Assembled from texts concerning the Iraq war, Burkhardt’s tabletop piece for three percussionists conjures the image of a surreal dinner conversation. Contemplating the detachment American citizens have from the destruction of their own wars, the three percussionists symbolically suppress news from the warfront by reading war reports into almglockens, fracturing the source sentences and their meaning. In spite of their efforts, the turbulent violence escapes in outbursts and avalanches of percussive sound: vocal shouts, plate scrapes, fists pounding the table.

Foxconn Frequency No. 2  for one visibly Chinese performer by Remy Siu, performed by Vicky Chow

Foxconn Frequency No. 2 is written for a visibly Chinese performer who must undergo a series of “dictations and testings.” The performer plays randomized passages of piano music while a computer evaluates their performative accuracy; additionally, an accuracy threshold must be met before the computer allows the performer to proceed through the piece. All the while, their performative sound is delayed, manipulated, and replayed after the fact, temporally divorcing the sound from its production. Siu sets up this dense metonymic system to describe not only the Foxconn controversy (Foxconn being a Taiwanese electronics company that is notorious for their unethical treatment of workers) but also to contemplate the displacement of labor, value, virtuosity, and identity on global and local levels.

[Warning: the following video contains flashing lights]

Private Ocean by Carolyn Chen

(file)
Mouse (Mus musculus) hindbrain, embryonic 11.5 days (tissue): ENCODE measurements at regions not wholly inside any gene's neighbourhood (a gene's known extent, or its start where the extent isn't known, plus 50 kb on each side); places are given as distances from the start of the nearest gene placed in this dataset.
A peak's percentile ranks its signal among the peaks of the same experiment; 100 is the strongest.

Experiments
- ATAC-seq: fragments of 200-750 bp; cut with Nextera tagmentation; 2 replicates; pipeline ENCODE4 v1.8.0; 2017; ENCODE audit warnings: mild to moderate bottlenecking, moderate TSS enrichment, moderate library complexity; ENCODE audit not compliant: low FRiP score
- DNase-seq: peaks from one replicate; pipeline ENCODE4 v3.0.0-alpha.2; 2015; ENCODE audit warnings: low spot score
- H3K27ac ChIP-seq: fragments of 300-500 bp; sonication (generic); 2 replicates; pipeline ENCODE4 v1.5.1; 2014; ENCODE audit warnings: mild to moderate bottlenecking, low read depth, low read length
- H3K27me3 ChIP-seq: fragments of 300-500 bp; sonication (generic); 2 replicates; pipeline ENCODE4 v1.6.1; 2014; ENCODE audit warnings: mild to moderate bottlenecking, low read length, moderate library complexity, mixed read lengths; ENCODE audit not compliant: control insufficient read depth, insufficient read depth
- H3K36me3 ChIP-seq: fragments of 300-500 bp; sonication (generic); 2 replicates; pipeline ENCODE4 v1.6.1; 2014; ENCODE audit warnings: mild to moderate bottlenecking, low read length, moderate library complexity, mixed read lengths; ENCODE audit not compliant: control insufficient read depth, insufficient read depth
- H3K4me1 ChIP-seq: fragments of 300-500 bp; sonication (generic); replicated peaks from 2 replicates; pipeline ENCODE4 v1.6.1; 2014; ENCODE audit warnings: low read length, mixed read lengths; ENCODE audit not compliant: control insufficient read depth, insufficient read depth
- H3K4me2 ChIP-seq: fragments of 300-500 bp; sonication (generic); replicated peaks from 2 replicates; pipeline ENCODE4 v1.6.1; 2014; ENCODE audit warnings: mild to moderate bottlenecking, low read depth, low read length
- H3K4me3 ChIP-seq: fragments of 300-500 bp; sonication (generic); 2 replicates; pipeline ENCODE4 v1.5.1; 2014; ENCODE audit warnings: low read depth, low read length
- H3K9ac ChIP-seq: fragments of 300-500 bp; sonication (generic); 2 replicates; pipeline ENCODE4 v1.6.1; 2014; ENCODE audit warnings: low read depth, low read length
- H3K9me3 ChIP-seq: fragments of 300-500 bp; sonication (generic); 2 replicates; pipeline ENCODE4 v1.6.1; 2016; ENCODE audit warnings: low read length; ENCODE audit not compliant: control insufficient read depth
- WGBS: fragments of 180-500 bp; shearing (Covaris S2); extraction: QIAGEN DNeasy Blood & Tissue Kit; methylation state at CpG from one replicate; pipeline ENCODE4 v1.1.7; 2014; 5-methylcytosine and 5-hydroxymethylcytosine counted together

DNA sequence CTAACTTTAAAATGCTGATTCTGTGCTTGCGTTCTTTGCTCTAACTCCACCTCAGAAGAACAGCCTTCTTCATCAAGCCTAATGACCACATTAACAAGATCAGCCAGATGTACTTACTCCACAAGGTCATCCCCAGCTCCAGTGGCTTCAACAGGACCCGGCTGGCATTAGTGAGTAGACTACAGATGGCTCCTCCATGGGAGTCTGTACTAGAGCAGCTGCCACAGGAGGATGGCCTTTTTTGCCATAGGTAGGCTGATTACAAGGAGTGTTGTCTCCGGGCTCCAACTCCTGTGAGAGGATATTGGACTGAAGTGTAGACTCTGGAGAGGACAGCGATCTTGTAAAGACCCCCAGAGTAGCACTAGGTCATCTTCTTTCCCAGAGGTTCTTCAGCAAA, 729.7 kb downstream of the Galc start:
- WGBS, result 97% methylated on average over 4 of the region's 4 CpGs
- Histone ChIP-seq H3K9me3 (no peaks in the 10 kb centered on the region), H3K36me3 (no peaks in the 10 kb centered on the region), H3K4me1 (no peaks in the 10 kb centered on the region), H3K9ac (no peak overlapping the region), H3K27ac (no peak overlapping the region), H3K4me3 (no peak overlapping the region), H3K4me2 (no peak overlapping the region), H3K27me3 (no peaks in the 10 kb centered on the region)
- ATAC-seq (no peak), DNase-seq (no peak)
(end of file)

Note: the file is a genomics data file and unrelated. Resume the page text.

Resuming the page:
Written during the pandemic, Carolyn Chen’s Private Ocean is a slippery audio-visual piece, casually floating between stories of Jonah and the Whale, sailing in Norway, and her own pregnancy. Whether the surprises come from a phrase, a sound, or an image, this piece epitomizes Chens particular sensitivity to the unpredictability of signification, the music that is found in everything.

Different Furs by Michelle Lou, performed by Yarn/Wire

Michelle Lou has the uncanny ability to frighten and hypnotize me all at once. Written for Yarn/Wire in 2017, Different Furs resembles a turbulent factory, or equally, a teeming forest, where acoustic percussion screeches are augmented by bluetooth speakers to form a snarling tangle of feedback. There’s a dramatic reveal near the end that is somehow both cute and sinister, a fearful and dreamlike denouement.

Tell by Victoria Cheah, performed by Victoria Cheah and Gleb Kanasevich

To my mind, the poetics of Tell are infinitely satisfying to consider. In stiletto heels, Victoria attempts to run at and (almost) slam her hands onto an amplified table covered in looseleaf paper, attempting to stop just short of the surface; should she fail to control her movement, the violent slam is amplified into the performing space. Offstage, an audio engineer attempts to attenuate the signal if they fear Victoria will, in fact, loose control and hit the table. The resulting “effort and wind” produced by the gesture sounds thick and eerie, charged by the elusive symbolic context. Perhaps the use of heels suggests a critique of the impractical balance demanded from feminized bodies, or the inability of some to sound their objections due to a cultural overdetermination. We might be hearing a process of trust (or frustration?) between those on and offstage, where seen and unseen forces impart all sounds with a dramatic aura.


I CARE IF YOU LISTEN is an editorially-independent program of the American Composers Forum, funded with generous donor and institutional support. Opinions expressed are solely those of the author and may not represent the views of ICIYL or ACF.